[issue8998] add crypto routines to stdlib

Gregory P. Smith report at bugs.python.org
Sun Sep 19 08:11:45 CEST 2010


Gregory P. Smith <greg at krypto.org> added the comment:

This bug has turned into a bikeshed.

Lets stop that please.

I _DON'T_ care about performance when it comes to someone submitting an
actual working implementation of a crypto library for inclusion with the
standard library.  The first priority needs to be a useful stable API.

After that is settled, implementations backed by whatever libraries can be
written by anyone who wants to contribute them.  Lets not stop that from
happening by arguing about who's library is a prettier color.  The first one
may well be implemented in Python itself as a for all I care.

-gps

(comments below are to answer questions but really are not relevant to the
bug)

On Sat, Sep 18, 2010 at 3:54 PM, lorph <report at bugs.python.org> wrote:

>
> lorph <lorph1 at gmail.com> added the comment:
>
> > OpenSSL outperforms libtomcrypt by a significant factor (easily 2x) in
> most cases.
>
> Gregory, do you have any evidence to substantiate this claim? Not that it
> isn't plausible, but I couldn't find any benchmarks, and here the author of
> libtomcrypt finds it to be 40% faster than OpenSSL concerning RSA
> operations.
>

I should not have said "most" cases but there are many cases where it does.
 Run your own microbenchmarks on various hardware if you're curious
("openssl speed algorithmname" on the command line is an existing openssl
benchmark).  The important thing to realize is that libtomcrypt is
intentionally written in very portable C.  That is great but it leaves a lot
on the table.  Optimizations for various platforms to take advantage of
enhanced instruction sets such as SSE2 and explicit hardware crypto
acceleration instructions such as
http://software.intel.com/en-us/articles/intel-advanced-encryption-standard-aes-instructions-set/are
not likely to be part of libtomcrypt, nor should they ever be part of
code included with and distributed as part of Python.  That should come from
a dynamic library that is part of the OS.  That may be NSS, that may be
OpenSSL, that may be any number of other things.  Its beyond the scope of
this bug.

I'm sorry for bringing the performance angle up even if it motivate me to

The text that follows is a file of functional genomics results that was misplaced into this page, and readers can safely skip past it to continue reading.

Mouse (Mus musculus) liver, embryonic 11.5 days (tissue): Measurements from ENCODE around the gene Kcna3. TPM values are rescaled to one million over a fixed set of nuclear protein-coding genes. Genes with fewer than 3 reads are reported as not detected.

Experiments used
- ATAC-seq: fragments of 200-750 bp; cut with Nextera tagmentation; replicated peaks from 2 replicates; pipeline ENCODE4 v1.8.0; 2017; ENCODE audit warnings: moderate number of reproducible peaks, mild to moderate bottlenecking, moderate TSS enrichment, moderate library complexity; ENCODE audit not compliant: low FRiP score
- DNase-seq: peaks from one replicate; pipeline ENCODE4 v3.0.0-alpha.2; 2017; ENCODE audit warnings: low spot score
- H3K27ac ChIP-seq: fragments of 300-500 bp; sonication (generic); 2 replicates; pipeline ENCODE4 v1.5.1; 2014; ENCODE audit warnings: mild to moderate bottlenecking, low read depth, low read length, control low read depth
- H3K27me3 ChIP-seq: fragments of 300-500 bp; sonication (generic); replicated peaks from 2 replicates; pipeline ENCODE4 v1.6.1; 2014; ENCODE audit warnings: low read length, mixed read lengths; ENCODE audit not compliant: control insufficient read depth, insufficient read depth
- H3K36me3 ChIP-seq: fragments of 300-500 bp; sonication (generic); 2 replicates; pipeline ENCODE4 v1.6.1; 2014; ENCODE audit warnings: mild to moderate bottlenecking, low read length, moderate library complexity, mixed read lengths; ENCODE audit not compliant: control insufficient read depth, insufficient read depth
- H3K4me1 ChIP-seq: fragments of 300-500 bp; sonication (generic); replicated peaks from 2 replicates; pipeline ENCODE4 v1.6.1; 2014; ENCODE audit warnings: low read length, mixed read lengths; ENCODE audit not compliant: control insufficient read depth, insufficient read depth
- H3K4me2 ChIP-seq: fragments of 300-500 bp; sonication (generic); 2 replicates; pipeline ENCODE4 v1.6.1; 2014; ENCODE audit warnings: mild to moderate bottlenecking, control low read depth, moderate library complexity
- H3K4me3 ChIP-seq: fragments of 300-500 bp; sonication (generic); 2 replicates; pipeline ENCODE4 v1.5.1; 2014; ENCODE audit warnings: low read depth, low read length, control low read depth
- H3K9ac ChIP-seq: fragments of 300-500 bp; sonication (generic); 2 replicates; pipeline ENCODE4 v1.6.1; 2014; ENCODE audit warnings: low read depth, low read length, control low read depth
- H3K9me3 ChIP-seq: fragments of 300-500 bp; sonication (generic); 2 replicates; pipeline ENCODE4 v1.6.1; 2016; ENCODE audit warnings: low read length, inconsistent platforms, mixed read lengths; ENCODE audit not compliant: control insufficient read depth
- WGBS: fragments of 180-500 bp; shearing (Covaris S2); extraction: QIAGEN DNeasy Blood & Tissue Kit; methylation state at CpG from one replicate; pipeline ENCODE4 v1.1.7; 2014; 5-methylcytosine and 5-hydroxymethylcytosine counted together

make hashlib happen.

An example benchmark of hashlib using libtomcrypt sha1 vs openssl sha1 is
here http://bugs.python.org/issue1121611#msg47779 if you're curious but
please make any responses to that outside of this bug.

-gps

----------
Added file: http://bugs.python.org/file18928/unnamed

_______________________________________
Python tracker <report at bugs.python.org>
<http://bugs.python.org/issue8998>
_______________________________________
-------------- next part --------------
<meta charset="utf-8"><div>This bug has turned into a bikeshed.</div><div><br></div><div>Lets stop that please.</div><div><br></div><div>I _DON&#39;T_ care about performance when it comes to someone submitting an actual working implementation of a crypto library for inclusion with the standard library.  The first priority needs to be a useful stable API.</div>

<div><br></div><div>After that is settled, implementations backed by whatever libraries can be written by anyone who wants to contribute them.  Lets not stop that from happening by arguing about who&#39;s library is a prettier color.  The first one may well be implemented in Python itself as a for all I care.</div>

<div><br></div><div>-gps</div><div><br></div><div>(comments below are to answer questions but really are not relevant to the bug)</div><br><div class="gmail_quote">On Sat, Sep 18, 2010 at 3:54 PM, lorph <span dir="ltr">&lt;<a href="mailto:report at bugs.python.org">report at bugs.python.org</a>&gt;</span> wrote:<br>

<blockquote class="gmail_quote" style="margin:0 0 0 .8ex;border-left:1px #ccc solid;padding-left:1ex;"><br>
lorph &lt;<a href="mailto:lorph1 at gmail.com">lorph1 at gmail.com</a>&gt; added the comment:<br>
<div class="im"><br>
&gt; OpenSSL outperforms libtomcrypt by a significant factor (easily 2x) in most cases.<br>
<br>
</div>Gregory, do you have any evidence to substantiate this claim? Not that it isn&#39;t plausible, but I couldn&#39;t find any benchmarks, and here the author of libtomcrypt finds it to be 40% faster than OpenSSL concerning RSA operations.<br>

</blockquote><div><br></div><div>I should not have said &quot;most&quot; cases but there are many cases where it does.  Run your own microbenchmarks on various hardware if you&#39;re curious (&quot;openssl speed algorithmname&quot; on the command line is an existing openssl benchmark).  The important thing to realize is that libtomcrypt is intentionally written in very portable C.  That is great but it leaves a lot on the table.  Optimizations for various platforms to take advantage of enhanced instruction sets such as SSE2 and explicit hardware crypto acceleration instructions such as <a href="http://software.intel.com/en-us/articles/intel-advanced-encryption-standard-aes-instructions-set/">http://software.intel.com/en-us/articles/intel-advanced-encryption-standard-aes-instructions-set/</a> are not likely to be part of libtomcrypt, nor should they ever be part of code included with and distributed as part of Python.  That should come from a dynamic library that is part of the OS.  That may be NSS, that may be OpenSSL, that may be any number of other things.  Its beyond the scope of this bug.</div>

<div><br></div><div>I&#39;m sorry for bringing the performance angle up even if it motivate me to make hashlib happen.</div><div><br></div><div>An example benchmark of hashlib using libtomcrypt sha1 vs openssl sha1 is here <a href="http://bugs.python.org/issue1121611#msg47779">http://bugs.python.org/issue1121611#msg47779</a> if you&#39;re curious but please make any responses to that outside of this bug.</div>

<div><br></div><div>-gps</div></div>


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